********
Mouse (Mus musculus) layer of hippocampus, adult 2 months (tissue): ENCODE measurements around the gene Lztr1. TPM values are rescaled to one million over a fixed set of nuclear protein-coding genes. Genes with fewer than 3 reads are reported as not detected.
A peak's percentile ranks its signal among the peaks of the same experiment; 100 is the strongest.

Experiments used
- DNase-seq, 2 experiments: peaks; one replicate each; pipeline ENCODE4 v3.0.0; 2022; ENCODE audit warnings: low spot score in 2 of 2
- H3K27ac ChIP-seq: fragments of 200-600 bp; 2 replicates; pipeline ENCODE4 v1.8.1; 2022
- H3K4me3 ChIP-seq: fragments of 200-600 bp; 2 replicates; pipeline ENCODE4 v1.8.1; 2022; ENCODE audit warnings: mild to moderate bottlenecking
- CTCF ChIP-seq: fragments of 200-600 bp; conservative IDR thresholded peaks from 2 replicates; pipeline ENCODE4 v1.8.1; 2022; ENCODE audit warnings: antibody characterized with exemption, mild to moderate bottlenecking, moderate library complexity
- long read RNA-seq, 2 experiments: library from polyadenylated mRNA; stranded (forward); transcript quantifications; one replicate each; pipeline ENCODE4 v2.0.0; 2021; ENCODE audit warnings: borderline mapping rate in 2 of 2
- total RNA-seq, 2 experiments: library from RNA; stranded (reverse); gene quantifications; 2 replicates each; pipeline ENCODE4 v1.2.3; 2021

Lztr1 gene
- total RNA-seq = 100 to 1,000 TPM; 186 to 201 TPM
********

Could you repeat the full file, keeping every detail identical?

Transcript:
Mouse (Mus musculus) layer of hippocampus, adult 2 months (tissue): ENCODE measurements around the gene Lztr1. TPM values are rescaled to one million over a fixed set of nuclear protein-coding genes. Genes with fewer than 3 reads are reported as not detected.
A peak's percentile ranks its signal among the peaks of the same experiment; 100 is the strongest.

Experiments used
- DNase-seq, 2 experiments: peaks; one replicate each; pipeline ENCODE4 v3.0.0; 2022; ENCODE audit warnings: low spot score in 2 of 2
- H3K27ac ChIP-seq: fragments of 200-600 bp; 2 replicates; pipeline ENCODE4 v1.8.1; 2022
- H3K4me3 ChIP-seq: fragments of 200-600 bp; 2 replicates; pipeline ENCODE4 v1.8.1; 2022; ENCODE audit warnings: mild to moderate bottlenecking
- CTCF ChIP-seq: fragments of 200-600 bp; conservative IDR thresholded peaks from 2 replicates; pipeline ENCODE4 v1.8.1; 2022; ENCODE audit warnings: antibody characterized with exemption, mild to moderate bottlenecking, moderate library complexity
- long read RNA-seq, 2 experiments: library from polyadenylated mRNA; stranded (forward); transcript quantifications; one replicate each; pipeline ENCODE4 v2.0.0; 2021; ENCODE audit warnings: borderline mapping rate in 2 of 2
- total RNA-seq, 2 experiments: library from RNA; stranded (reverse); gene quantifications; 2 replicates each; pipeline ENCODE4 v1.2.3; 2021

Lztr1 gene
- total RNA-seq = 100 to 1,000 TPM; 186 to 201 TPM